In a recent email, a reader enquired about the best way to clean the frits used in the HPLC system. He indicated that he had been sonicating them in nitric acid, but wasn’t sure if that was the best way to approach the problem.
There are four main types of frits that are used in the HPLC system: (1) the sinker frits in the mobile phase reservoirs, (2) frits internal to some pumps, (3) in-line filters, most commonly used between the autosampler and column or guard column, and (4) column frits. Years ago it was common to change the column frits, but with today’s highly compacted columns, removal of the column frit may allow the column packing to ooze out and ruin the column. For this reason, removal of column frits is not recommended. Let’s look at each of the other frit types and how they function to get an idea on whether or not they should be cleaned.
The sinker frits in the mobile phase reservoirs typically are sintered glass or stainless steel. Their function is twofold, as my name for them implies. They act as sinkers to ensure the transfer tubing from the reservoir to the pump is in the bottom of the reservoir. They act as very crude filters. Because the porosity of these is large – typically 10 µm – they trap dust or large particles, but are not effective at filtering the mobile phase. Mobile phase filtration usually is accomplished with an 0.2 or 0.5 µm porosity membrane filter. I think that cleaning these is not worth the trouble, and instead I recommend that you replace them every 6-12 months as part of a preventive maintenance program. I know people who, as the reader does, sonicate them in acid and claim success, but I wonder if the labour involved is more expensive than replacing the part with a new one. If blockage is common, it is best to find the problem and prevent it. For example, always use newly cleaned reservoirs (don’t refill a dirty reservoir) and discard the buffer after 1-2 weeks. Frits internal to the pump, such as the screens mounted on some check valves or on the outlet from the pump, serve to trap bits of pump seal or other debris from the pump. When I’ve looked at this kind of frit, they look like precision parts to me, with a tight fit and not much room for forgiveness if they get damaged. I wouldn’t try to refurbish these – just replace them with a new part.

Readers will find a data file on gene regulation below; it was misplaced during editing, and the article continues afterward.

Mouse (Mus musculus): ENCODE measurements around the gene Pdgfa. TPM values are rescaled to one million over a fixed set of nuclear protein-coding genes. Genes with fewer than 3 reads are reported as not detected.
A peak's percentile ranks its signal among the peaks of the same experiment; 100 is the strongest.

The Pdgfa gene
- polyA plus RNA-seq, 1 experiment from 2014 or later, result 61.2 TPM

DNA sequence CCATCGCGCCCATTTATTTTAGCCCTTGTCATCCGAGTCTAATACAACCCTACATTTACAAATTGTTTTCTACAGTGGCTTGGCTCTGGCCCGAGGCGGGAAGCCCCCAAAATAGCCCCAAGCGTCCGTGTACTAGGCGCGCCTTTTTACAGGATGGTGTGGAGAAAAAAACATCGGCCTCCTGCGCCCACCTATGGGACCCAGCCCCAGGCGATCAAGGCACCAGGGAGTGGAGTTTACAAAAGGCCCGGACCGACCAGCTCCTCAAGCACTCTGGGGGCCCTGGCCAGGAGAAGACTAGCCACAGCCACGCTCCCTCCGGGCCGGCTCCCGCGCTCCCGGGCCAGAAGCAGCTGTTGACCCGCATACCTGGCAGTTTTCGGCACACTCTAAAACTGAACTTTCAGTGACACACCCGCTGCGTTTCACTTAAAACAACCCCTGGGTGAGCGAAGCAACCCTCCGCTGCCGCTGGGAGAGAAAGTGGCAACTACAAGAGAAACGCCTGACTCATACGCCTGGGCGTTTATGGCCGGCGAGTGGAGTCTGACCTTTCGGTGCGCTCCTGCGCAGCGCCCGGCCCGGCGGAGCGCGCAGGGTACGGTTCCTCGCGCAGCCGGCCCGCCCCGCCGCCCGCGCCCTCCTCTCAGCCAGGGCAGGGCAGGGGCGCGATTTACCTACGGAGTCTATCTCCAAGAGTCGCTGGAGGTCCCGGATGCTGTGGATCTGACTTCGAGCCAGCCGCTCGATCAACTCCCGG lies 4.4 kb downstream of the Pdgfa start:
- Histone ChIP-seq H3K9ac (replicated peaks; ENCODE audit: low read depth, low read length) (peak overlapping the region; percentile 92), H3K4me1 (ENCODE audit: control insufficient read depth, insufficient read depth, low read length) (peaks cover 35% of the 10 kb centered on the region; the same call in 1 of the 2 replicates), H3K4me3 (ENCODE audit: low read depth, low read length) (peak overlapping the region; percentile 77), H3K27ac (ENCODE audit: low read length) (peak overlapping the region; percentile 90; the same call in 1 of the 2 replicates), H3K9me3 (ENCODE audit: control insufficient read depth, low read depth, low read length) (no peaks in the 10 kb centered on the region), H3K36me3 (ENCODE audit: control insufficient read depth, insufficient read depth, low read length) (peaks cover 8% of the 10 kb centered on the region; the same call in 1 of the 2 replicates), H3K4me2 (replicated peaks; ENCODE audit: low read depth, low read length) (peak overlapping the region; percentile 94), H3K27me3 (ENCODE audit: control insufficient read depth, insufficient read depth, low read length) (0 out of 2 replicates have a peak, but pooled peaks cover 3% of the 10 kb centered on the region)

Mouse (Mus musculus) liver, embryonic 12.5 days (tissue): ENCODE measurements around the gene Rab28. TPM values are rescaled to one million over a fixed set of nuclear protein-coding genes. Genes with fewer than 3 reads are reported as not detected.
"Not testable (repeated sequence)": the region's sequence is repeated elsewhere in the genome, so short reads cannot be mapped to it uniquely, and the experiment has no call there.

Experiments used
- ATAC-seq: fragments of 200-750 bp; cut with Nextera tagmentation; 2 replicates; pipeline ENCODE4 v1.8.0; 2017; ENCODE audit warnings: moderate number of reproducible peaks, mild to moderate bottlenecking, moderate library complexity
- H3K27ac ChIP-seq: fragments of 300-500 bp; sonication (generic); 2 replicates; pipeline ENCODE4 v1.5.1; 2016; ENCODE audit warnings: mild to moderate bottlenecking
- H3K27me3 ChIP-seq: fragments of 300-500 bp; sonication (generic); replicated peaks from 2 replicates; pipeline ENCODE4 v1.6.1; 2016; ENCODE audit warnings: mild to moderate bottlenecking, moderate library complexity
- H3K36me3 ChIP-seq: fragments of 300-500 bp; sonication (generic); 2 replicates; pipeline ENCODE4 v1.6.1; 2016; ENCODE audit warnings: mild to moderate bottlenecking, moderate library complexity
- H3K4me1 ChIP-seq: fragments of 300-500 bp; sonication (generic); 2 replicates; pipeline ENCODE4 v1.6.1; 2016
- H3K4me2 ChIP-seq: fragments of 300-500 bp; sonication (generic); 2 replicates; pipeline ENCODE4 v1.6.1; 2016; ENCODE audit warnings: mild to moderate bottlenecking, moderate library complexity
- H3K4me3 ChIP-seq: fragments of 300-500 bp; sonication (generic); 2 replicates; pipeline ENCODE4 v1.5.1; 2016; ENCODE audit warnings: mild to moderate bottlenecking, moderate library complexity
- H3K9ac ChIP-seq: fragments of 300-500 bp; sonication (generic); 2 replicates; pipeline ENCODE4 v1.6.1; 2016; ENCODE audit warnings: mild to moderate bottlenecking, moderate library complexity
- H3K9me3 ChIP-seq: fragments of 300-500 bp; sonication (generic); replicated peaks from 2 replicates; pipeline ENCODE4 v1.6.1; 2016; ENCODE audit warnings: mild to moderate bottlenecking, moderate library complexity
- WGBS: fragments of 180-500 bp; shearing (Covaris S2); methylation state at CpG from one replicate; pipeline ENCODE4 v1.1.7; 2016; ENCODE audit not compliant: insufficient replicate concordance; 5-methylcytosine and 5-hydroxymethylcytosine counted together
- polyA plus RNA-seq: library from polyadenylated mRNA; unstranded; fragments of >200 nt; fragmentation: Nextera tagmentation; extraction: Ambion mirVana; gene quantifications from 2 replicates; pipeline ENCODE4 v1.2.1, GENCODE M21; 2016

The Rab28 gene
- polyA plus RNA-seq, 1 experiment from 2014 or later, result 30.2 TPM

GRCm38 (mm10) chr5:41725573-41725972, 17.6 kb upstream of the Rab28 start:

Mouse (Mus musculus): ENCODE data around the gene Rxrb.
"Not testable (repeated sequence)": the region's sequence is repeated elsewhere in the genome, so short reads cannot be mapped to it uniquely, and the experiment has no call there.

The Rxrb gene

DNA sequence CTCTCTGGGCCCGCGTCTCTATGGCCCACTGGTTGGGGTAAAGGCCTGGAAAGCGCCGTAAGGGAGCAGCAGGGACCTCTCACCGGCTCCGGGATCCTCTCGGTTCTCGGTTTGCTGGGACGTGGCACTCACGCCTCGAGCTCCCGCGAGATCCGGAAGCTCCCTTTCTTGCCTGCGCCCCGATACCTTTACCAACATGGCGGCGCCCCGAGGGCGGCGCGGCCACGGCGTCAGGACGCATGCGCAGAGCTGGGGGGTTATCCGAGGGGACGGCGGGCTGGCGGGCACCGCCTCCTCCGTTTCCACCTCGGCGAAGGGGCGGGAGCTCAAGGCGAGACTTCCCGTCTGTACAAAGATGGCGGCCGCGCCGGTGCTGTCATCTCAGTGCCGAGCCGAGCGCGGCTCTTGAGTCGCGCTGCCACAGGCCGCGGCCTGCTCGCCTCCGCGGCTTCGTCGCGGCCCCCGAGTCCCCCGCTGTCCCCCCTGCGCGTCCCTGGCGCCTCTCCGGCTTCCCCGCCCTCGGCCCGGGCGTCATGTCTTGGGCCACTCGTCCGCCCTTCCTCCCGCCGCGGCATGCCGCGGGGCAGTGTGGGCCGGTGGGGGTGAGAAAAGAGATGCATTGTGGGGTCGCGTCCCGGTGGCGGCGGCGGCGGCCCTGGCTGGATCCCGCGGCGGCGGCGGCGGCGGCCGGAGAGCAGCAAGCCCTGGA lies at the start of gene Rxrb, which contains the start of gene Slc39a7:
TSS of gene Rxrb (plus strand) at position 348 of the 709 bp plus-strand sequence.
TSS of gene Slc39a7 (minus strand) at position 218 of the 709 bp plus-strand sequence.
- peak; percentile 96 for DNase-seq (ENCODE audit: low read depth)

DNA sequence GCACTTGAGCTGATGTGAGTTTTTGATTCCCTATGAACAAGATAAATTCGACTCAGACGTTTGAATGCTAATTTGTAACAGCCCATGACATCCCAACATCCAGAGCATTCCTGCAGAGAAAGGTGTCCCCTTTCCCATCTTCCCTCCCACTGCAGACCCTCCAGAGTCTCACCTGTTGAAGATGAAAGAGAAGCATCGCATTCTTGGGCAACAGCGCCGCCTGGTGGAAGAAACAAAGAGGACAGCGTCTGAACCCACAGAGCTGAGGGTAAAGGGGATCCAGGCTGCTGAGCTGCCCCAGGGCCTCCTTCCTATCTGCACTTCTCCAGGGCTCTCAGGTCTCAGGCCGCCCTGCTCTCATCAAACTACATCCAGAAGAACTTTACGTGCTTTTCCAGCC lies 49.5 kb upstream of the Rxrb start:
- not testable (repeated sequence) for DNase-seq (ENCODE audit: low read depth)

The in-line filter traps debris from worn pump seals or injector rotor seals, as well as any particulate matter that might be remaining in your sample. As I’ve said before, I think these are the simplest and least expensive way to extend the lifetime of a column. I recommend that they be used just after the autosampler on every system.
I can’t imagine that it would be worthwhile to clean these. At a cost of <$5/frit and a lifetime of >100 samples/frit, we’re looking at <1% of the cost of sample analysis. With the total cost of a lab technician in the range of $50-100/hr in most labs, and only 10 min to clean a frit, you’d still be losing money – just replace the frit with a new one. And if you do try to clean a frit and don’t do a good job, and then put it in upside down in the holder, you may just wash any remaining debris onto the column, which you were trying to avoid in the first place.
So my bottom line is: no, I don’t know of any better way to clean frits than sonicating in dilute nitric acid. But I do know a more effective way to handle frit maintenance – replacement with new parts.
This blog article series is produced in collaboration with John Dolan, best known as one of the world’s foremost HPLC troubleshooting authorities. He is also known for his research with Lloyd Snyder, which resulted in more than 100 technical publications and three books. If you have any questions about this article send them to TechTips@sepscience.com